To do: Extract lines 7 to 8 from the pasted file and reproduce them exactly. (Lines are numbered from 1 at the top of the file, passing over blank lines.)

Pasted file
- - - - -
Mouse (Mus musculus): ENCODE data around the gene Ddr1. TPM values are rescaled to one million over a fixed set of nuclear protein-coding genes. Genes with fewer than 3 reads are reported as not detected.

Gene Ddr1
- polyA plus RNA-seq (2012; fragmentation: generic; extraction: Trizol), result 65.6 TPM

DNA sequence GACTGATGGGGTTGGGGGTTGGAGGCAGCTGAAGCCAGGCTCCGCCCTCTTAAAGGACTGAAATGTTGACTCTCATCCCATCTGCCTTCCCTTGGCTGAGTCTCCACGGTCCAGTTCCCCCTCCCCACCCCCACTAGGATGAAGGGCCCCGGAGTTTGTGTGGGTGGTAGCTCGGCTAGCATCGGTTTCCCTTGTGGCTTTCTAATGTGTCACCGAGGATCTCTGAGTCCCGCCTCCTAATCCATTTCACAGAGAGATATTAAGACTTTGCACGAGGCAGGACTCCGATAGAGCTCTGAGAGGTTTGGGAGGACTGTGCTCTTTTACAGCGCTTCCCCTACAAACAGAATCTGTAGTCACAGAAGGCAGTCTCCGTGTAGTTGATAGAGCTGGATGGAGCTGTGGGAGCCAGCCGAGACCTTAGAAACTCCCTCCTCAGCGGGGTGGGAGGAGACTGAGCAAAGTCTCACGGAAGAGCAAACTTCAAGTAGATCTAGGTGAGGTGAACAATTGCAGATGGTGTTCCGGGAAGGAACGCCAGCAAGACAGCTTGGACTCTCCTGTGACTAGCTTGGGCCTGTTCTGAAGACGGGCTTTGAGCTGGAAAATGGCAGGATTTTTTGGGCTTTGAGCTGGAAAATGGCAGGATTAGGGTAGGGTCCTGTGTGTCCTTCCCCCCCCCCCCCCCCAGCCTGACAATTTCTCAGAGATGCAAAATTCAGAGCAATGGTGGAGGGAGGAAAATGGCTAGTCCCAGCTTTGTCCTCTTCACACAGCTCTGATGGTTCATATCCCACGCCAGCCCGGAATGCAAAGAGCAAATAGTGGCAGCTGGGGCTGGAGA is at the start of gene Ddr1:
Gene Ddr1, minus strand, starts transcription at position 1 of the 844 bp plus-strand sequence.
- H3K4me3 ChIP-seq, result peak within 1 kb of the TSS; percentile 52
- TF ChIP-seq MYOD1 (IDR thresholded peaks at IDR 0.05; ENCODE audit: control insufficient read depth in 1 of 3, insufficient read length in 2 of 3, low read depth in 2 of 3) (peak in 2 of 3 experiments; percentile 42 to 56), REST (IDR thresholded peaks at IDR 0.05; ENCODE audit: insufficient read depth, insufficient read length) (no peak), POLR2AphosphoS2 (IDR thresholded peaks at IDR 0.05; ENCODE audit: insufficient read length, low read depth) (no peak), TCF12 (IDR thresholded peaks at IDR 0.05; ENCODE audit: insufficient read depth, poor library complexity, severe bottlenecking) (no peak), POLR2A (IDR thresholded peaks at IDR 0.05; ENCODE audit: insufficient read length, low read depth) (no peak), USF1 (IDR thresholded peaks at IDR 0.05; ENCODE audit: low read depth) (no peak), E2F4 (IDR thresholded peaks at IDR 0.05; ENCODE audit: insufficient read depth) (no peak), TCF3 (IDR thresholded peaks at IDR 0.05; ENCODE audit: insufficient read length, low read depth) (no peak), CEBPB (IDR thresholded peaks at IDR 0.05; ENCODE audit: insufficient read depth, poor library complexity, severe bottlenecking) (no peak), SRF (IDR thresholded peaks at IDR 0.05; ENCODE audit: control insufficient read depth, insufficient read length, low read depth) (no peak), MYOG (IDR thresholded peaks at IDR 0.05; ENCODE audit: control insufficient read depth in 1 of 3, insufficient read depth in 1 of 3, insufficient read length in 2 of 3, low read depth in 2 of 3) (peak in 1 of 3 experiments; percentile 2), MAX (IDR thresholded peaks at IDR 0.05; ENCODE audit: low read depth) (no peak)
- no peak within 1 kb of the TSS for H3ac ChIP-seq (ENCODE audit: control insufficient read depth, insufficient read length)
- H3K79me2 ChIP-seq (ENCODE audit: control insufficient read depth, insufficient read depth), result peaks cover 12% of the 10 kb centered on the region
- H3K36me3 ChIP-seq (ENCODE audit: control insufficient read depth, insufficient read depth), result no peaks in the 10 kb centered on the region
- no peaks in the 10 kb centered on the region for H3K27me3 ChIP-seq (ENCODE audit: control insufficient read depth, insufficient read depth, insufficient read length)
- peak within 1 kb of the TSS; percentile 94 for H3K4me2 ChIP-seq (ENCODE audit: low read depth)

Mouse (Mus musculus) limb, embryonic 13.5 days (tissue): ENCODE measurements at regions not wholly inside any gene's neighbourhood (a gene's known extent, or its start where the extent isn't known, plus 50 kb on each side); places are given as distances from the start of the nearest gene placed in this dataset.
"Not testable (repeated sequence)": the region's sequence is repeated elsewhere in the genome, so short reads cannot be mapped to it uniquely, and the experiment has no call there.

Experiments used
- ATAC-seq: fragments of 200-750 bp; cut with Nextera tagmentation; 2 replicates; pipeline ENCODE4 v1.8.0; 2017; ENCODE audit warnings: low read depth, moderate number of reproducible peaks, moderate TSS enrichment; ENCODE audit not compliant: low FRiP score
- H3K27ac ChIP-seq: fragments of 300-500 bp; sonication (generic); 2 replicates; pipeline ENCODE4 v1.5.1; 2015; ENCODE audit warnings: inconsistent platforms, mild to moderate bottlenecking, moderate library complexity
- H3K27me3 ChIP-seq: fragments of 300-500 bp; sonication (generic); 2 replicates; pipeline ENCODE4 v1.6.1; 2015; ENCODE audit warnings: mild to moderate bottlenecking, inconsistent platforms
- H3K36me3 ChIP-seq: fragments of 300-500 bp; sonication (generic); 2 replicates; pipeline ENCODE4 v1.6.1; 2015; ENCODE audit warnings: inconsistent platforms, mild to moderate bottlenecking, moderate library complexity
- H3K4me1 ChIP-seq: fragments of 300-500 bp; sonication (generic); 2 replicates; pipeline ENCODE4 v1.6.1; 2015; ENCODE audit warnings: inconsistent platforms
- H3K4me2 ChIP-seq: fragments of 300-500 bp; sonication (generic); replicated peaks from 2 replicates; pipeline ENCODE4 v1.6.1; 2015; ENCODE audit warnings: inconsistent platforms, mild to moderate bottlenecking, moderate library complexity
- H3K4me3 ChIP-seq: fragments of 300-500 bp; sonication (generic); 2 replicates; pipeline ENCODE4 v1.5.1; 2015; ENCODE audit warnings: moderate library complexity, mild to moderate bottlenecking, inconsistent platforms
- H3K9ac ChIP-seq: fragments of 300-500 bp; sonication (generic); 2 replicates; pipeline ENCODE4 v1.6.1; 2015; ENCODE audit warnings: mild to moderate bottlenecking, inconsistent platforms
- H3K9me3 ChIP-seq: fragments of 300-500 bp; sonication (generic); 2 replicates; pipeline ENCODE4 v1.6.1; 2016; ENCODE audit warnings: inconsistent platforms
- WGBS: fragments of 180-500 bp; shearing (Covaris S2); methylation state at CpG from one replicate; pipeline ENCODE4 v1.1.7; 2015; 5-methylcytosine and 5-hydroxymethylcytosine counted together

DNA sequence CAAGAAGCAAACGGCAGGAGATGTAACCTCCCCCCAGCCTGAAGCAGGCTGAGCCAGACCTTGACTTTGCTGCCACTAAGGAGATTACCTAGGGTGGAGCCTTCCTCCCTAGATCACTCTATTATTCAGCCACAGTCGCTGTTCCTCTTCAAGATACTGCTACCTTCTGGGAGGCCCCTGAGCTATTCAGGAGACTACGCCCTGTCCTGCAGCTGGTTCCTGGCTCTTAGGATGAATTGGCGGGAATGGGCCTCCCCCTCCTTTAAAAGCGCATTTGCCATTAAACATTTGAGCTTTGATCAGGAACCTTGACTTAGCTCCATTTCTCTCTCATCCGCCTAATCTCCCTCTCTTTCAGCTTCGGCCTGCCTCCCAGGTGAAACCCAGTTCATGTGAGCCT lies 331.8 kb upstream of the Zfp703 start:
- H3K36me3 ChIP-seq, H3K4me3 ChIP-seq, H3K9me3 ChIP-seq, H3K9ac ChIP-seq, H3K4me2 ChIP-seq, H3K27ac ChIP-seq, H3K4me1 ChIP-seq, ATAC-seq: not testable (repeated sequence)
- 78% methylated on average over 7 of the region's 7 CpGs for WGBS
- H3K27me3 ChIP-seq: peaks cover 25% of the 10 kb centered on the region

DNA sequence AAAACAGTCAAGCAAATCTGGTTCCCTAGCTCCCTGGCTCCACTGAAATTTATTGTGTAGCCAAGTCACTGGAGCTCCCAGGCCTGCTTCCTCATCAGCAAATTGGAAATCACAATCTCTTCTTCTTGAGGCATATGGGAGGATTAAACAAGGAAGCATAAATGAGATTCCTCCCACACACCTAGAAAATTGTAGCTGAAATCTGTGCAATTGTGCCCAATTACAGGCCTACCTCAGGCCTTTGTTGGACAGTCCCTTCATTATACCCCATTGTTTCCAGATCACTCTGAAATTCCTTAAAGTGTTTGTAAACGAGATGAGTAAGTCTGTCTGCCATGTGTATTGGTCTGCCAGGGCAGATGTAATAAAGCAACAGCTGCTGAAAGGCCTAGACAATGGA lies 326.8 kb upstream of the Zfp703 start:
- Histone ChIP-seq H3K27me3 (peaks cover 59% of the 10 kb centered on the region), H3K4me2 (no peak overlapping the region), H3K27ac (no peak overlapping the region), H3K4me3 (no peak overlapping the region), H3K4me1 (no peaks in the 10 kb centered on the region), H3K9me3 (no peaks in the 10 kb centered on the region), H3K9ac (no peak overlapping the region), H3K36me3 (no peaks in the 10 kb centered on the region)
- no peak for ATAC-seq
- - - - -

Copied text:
- TF ChIP-seq MYOD1 (IDR thresholded peaks at IDR 0.05; ENCODE audit: control insufficient read depth in 1 of 3, insufficient read length in 2 of 3, low read depth in 2 of 3) (peak in 2 of 3 experiments; percentile 42 to 56), REST (IDR thresholded peaks at IDR 0.05; ENCODE audit: insufficient read depth, insufficient read length) (no peak), POLR2AphosphoS2 (IDR thresholded peaks at IDR 0.05; ENCODE audit: insufficient read length, low read depth) (no peak), TCF12 (IDR thresholded peaks at IDR 0.05; ENCODE audit: insufficient read depth, poor library complexity, severe bottlenecking) (no peak), POLR2A (IDR thresholded peaks at IDR 0.05; ENCODE audit: insufficient read length, low read depth) (no peak), USF1 (IDR thresholded peaks at IDR 0.05; ENCODE audit: low read depth) (no peak), E2F4 (IDR thresholded peaks at IDR 0.05; ENCODE audit: insufficient read depth) (no peak), TCF3 (IDR thresholded peaks at IDR 0.05; ENCODE audit: insufficient read length, low read depth) (no peak), CEBPB (IDR thresholded peaks at IDR 0.05; ENCODE audit: insufficient read depth, poor library complexity, severe bottlenecking) (no peak), SRF (IDR thresholded peaks at IDR 0.05; ENCODE audit: control insufficient read depth, insufficient read length, low read depth) (no peak), MYOG (IDR thresholded peaks at IDR 0.05; ENCODE audit: control insufficient read depth in 1 of 3, insufficient read depth in 1 of 3, insufficient read length in 2 of 3, low read depth in 2 of 3) (peak in 1 of 3 experiments; percentile 2), MAX (IDR thresholded peaks at IDR 0.05; ENCODE audit: low read depth) (no peak)
- no peak within 1 kb of the TSS for H3ac ChIP-seq (ENCODE audit: control insufficient read depth, insufficient read length)